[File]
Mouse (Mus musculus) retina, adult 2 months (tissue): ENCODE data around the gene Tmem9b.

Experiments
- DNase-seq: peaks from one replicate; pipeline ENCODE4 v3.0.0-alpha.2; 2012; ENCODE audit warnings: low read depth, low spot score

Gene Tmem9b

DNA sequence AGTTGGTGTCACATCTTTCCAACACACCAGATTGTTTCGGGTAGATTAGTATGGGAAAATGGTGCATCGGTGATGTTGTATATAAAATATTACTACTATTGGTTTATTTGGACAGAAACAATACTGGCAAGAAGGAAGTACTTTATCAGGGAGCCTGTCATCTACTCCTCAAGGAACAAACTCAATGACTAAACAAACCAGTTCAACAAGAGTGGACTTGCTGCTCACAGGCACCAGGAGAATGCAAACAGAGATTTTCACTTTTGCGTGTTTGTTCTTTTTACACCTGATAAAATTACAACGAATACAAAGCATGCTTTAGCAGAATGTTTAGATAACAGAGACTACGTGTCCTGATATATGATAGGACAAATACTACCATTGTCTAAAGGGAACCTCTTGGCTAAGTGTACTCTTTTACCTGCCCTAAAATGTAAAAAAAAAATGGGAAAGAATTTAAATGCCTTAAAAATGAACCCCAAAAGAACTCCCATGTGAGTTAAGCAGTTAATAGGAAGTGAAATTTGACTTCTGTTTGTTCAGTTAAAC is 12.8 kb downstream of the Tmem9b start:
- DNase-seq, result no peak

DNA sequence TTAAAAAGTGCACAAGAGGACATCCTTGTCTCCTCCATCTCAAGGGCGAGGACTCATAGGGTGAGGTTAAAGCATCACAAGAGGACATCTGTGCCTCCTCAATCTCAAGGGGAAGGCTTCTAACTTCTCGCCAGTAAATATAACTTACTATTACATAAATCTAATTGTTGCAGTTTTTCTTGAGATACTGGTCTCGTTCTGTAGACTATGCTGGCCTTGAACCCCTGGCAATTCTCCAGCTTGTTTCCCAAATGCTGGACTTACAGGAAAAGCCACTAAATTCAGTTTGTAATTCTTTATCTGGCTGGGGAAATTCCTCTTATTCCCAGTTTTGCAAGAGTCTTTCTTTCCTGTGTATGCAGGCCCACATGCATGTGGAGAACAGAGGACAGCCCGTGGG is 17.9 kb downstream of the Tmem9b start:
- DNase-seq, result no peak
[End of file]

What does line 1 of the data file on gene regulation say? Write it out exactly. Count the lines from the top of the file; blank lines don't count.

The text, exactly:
Mouse (Mus musculus) retina, adult 2 months (tissue): ENCODE data around the gene Tmem9b.